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    ABSTRACT: This study aims to investigate apoptosis induced by lexatumumab (Lexa) in hepatocellular carcinoma (HCC) cells. We assessed the sensitivity of HCC cell lines and normal human hepatocytes to Lexa and explored the sensitization of HCC cells to Lexa-induced apoptosis by cycloheximide (CHX). Our data indicated that CHX sensitized HCC cell lines to Lexa-induced apoptosis, whereas treatment using solely CHX or Lexa was ineffective. The sequential treatment of CHX followed by Lexa dramatically induced caspase-dependent apoptosis in HCC cells and had synergistically increased intracellular rates of reactive oxygen species (ROS). Additionally, when ROS production was blocked by N-acetyl-L-cysteine (NAC), HCC cells were protected against Lexa and CHX combination treatment-induced apoptosis. ROS generation induced by combination treatment of Lexa and CHX triggered pro-apoptotic protein Bax oligomerization, conformation change, and translocation to mitochondria, which resulted in the release of cytochrome c and subsequent cell death. Furthermore, HSP90 was involved in mediating Lexa and CHX combination treatment-induced ROS increase and apoptotic death. More importantly, we observed that combination treatment of Lexa and CHX did not cause apoptotic toxicity in normal human primary hepatocytes. These results suggest that Lexa and CHX combination treatment merits investigation for the development of therapies for patients with HCC.
    PLoS ONE 02/2011; 6(2):e16966. DOI:10.1371/journal.pone.0016966 · 3.23 Impact Factor
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    • "A combination of 17-DMAG with arsenic trioxide has emerged as a promising therapeutic combination since they synergize to induce apoptosis and mitotic arrest in leukemic cells [36]. Combined therapies to overcome 17-AAG dependence on p53 status might be also interesting as shown with doxorubicin in lymphoma cells [37]. Hyperacetylation of HSP90 by HDAC inhibitors increased its binding to 17-AAG and its subsequent anti-leukemic activity [38]. "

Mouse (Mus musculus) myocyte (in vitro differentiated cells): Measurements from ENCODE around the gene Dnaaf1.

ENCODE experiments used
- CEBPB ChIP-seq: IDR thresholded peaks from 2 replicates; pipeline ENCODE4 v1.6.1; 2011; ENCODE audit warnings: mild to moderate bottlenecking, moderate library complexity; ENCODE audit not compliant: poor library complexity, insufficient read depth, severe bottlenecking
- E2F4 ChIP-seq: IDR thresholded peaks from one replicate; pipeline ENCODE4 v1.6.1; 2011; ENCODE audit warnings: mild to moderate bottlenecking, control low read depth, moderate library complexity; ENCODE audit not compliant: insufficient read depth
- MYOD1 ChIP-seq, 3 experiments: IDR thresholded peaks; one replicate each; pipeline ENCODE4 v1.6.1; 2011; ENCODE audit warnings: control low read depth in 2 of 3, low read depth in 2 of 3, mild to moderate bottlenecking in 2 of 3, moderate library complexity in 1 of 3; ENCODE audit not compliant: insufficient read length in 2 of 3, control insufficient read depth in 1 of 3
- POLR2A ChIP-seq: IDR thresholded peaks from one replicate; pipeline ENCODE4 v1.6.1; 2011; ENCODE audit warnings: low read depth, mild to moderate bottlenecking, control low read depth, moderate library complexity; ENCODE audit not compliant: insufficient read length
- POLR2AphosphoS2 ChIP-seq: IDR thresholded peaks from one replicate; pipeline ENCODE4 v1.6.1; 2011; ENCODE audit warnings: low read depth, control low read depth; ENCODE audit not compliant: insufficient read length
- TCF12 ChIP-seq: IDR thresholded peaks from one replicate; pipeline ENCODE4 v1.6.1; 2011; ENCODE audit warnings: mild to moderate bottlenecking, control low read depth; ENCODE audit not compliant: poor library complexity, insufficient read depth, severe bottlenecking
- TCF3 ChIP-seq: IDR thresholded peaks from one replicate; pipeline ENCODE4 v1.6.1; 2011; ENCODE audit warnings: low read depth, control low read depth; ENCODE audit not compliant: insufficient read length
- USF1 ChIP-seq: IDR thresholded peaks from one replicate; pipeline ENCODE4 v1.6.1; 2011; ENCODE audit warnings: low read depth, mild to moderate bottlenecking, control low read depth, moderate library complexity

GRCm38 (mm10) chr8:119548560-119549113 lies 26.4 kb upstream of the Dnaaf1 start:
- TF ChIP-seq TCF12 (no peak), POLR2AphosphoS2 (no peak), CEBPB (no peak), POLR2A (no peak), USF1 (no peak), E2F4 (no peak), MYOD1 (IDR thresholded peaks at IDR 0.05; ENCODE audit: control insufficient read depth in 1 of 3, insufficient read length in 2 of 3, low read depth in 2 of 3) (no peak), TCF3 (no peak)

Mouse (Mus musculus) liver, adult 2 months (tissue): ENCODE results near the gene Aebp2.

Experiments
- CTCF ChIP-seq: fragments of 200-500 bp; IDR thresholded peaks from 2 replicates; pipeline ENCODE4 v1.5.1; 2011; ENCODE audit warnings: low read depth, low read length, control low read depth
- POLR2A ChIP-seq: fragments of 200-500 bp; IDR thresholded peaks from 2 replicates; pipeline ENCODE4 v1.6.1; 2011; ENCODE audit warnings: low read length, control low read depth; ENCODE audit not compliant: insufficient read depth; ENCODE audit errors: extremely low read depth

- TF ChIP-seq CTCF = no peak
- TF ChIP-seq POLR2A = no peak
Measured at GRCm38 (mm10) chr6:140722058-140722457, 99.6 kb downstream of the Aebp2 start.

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    ABSTRACT: Heat shock proteins (HSPs) HSP27, HSP70 and HSP90 are powerful chaperones. Their expression is induced in response to a wide variety of physiological and environmental insults including anti-cancer chemotherapy, thus allowing the cell to survive to lethal conditions. Different functions of HSPs have been described to account for their cytoprotective function, including their role as molecular chaperones as they play a central role in the correct folding of misfolded proteins, but also their anti-apoptotic properties. HSPs are often overexpressed in cancer cells and this constitutive expression is necessary for cancer cells' survival. HSPs may have oncogene-like functions and likewise mediate "non-oncogene addiction" of stressed tumor cells that must adapt to a hostile microenvironment, thereby becoming dependent for their survival on HSPs. HSP-targeting drugs have therefore emerged as potential anti-cancer agents. This review describes the different molecules and approaches being used or proposed in cancer therapy based on the in inhibition of HSP90, HSP70 and HSP27.
    Cancer letters 11/2010; 332(2). DOI:10.1016/j.canlet.2010.10.014 · 5.62 Impact Factor